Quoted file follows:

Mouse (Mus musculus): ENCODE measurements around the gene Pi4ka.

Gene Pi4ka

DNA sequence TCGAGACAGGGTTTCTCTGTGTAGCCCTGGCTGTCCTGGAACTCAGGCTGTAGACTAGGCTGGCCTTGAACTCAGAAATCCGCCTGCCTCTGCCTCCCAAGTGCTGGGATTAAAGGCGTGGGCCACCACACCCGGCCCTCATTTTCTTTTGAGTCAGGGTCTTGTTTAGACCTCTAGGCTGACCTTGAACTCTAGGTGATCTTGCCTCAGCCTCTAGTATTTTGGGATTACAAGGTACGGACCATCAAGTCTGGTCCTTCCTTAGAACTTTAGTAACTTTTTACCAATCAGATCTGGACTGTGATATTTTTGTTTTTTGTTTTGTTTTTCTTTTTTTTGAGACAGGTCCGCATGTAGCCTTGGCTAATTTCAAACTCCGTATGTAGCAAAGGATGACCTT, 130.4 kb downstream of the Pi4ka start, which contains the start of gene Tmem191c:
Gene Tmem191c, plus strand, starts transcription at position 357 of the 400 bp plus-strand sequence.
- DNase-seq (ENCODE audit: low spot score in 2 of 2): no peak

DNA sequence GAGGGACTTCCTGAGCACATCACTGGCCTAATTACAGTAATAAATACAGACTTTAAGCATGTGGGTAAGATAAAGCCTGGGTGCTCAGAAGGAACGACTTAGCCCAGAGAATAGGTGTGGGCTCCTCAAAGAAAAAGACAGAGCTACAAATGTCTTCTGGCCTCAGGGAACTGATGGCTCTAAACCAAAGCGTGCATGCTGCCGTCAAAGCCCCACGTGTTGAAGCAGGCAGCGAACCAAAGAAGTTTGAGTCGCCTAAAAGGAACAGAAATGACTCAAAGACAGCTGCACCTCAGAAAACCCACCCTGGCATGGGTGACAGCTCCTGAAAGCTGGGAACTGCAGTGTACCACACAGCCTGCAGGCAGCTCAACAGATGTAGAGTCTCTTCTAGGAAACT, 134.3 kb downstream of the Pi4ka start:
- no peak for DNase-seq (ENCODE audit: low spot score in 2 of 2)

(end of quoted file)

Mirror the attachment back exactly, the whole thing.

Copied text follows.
Mouse (Mus musculus): ENCODE measurements around the gene Pi4ka.

Gene Pi4ka

DNA sequence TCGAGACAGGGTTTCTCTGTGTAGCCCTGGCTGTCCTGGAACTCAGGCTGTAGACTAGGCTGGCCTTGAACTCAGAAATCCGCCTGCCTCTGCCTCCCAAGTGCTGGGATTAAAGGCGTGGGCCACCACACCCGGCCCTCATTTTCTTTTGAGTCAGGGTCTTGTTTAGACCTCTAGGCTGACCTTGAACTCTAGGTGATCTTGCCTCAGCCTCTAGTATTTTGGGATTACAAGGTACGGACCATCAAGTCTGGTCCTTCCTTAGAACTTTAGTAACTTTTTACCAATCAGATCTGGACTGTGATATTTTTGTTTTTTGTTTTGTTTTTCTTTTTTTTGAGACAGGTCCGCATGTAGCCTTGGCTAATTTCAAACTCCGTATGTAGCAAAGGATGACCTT, 130.4 kb downstream of the Pi4ka start, which contains the start of gene Tmem191c:
Gene Tmem191c, plus strand, starts transcription at position 357 of the 400 bp plus-strand sequence.
- DNase-seq (ENCODE audit: low spot score in 2 of 2): no peak

DNA sequence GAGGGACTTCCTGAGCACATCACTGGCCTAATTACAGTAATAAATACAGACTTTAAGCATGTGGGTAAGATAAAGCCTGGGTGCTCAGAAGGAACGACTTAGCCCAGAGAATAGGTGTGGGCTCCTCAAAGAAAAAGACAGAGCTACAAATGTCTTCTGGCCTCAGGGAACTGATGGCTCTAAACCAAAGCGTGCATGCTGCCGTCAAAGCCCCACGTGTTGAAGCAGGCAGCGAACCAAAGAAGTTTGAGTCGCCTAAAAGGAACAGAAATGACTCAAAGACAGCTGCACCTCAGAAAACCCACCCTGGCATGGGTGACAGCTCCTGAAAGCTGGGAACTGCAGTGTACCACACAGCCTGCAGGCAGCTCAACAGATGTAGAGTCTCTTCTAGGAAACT, 134.3 kb downstream of the Pi4ka start:
- no peak for DNase-seq (ENCODE audit: low spot score in 2 of 2)